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Yahoo Says Forged Cookie Attack Accessed About 32 Million Accounts ( 30

It looks like Yahoo has yet to reach its lowest point. The company revealed today via a regulatory filing that about 32 million user accounts were accessed by hackers in the past two years using forged cookies that allowed them to log into their accounts without passwords. According to Yahoo, the attack is likely connected to the "same state-sponsored actor believed to be responsible for the 2014 [breach]," which resulted in the theft of user information from 500 million user accounts. CNET reports: "Based on the investigation, we believe an unauthorized third party accessed the company's proprietary code to learn how to forge certain cookies," Yahoo said in its annual filing to the Securities and Exchange Commission. The company went on to say that forged cookies have been invalidated to prevent further use on accounts. Yahoo revealed the attack in December but the news was largely overlooked because the company announced at the same time it had identified a separate security breach that took place in 2013 in which hackers stole information on 1 billion Yahoo accounts. Yahoo CEO Marissa Mayer also revealed today that she is giving yahoo employees her annual bonus to make up for the massive hacks.
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Yahoo Says Forged Cookie Attack Accessed About 32 Million Accounts

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  • by Anonymous Coward

    Om nom nom ...

  • I know for sure I am safe, because I haven't logged in to Yahoo in a while...
  • by JustAnotherOldGuy ( 4145623 ) on Wednesday March 01, 2017 @09:47PM (#53959115)

    32 put that into perspective, that's more than the population of Texas, not quite as many as the population of California.

    Or, put another way, that's about the combined populations of Illinois and Pennsylvania.

    Way to go, Yahoo.

  • by raymorris ( 2726007 ) on Wednesday March 01, 2017 @09:54PM (#53959153) Journal

    These vulnerabilities were of course in Yahoo's major service, not some minor service few people used or thought about. In other words, Yahoo mail is probably the number one thing Yahoo should have been thinking about when it comes to security. It also appears likely that these vulnerabilities were simple enough that a dedicated security professional reviewing their systems full time would or should have caught the mistakes, or at least mitigated the risks by pointing out that passwords weren't properly salted and hashed (for the 1 billion hack). It really looks like they could have prevented these by hiring one good security professional; and somebody working remote would have cost them $150K/year, someone in California maybe $300K.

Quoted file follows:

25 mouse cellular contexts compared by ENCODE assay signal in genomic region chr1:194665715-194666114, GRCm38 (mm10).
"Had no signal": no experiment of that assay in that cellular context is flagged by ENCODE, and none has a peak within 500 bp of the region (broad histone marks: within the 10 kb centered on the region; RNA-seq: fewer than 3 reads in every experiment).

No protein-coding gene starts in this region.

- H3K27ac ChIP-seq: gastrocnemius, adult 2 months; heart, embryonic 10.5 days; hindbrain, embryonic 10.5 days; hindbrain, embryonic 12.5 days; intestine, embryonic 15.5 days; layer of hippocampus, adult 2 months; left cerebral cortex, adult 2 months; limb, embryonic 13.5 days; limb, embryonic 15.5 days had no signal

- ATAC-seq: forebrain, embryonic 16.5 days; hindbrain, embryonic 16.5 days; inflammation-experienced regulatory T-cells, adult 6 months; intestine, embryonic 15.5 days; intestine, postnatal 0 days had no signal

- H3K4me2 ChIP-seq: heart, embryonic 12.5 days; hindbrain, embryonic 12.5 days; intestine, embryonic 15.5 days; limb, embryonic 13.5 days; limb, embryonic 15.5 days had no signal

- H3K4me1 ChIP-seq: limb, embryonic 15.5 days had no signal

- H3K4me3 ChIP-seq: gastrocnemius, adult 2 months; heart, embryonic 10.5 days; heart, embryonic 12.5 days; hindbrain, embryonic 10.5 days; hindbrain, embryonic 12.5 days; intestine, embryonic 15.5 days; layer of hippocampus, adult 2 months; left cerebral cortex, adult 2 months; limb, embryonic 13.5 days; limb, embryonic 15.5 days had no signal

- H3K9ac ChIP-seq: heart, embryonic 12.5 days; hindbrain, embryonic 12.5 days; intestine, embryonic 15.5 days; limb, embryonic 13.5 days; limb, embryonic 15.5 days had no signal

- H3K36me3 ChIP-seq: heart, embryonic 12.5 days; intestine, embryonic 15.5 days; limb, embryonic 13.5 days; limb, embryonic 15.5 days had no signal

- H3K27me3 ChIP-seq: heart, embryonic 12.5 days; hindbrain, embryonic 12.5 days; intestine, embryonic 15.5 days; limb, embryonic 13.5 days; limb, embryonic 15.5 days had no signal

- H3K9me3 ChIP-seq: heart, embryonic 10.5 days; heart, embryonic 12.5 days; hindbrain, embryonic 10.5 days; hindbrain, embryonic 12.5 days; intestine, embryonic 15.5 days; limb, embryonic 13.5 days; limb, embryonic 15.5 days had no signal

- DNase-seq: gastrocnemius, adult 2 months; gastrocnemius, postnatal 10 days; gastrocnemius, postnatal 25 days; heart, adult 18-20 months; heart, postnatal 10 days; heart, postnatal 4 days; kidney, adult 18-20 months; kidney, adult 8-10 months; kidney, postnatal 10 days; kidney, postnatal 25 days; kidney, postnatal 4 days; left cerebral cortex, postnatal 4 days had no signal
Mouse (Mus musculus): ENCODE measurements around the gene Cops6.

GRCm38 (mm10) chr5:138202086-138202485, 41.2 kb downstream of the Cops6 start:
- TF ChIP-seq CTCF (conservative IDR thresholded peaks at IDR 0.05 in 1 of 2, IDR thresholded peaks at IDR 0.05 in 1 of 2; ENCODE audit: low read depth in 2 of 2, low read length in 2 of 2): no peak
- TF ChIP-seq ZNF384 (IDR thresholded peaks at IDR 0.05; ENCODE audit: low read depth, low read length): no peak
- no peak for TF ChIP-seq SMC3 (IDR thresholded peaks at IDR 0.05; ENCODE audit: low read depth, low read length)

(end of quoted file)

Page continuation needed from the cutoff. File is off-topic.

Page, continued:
So essentially they chose to lose $350 million in value rather than prevent the losses by spending $150K-$300K on a competent security person.

    • I'd log in and fix the security settings for my yahoo mail except... I would never give it out, and it hasn't received real mail in many years. They were like gmail, before gmail.

      The brand is dead, I don't see much chance of getting resources to fix it. Whatever value yahoo has is in other stuff than email.

    • No, they chose not to have a recurring cost year on year if $150k plus overhead, or roughly $300k. Plus a manager and likely a few coworkers, for maybe $1M per year.

      Would have been worth it still, but you are ignorant of exactly what would be involved. Hiring one guy for all of yahoo would hardly be effective.

      Add in third party teams providing support and access, and you have a huge cost center for no observable gain. Unless the CIO can sell the plan. And that's the CIO's job. Why don't we see that head rol

      • They *should* have had a good security team as you describe.

        There is a reason I pointed out these are simple, obvious mistakes on their primary service - including not hashing passwords properly, and doing authentication cookies wrong. These are things we check for if a customer orders a $500 security assessment. (Which is basically Nessus + our own scripts + an hour of manual investigation). Problems of this level are the things one engineer should find in a cheap assessment that takes just a couple hou

  • I have one Yahoo account I still use for junk and 1 or 2 more that I don't use.

The Macintosh is Xerox technology at its best.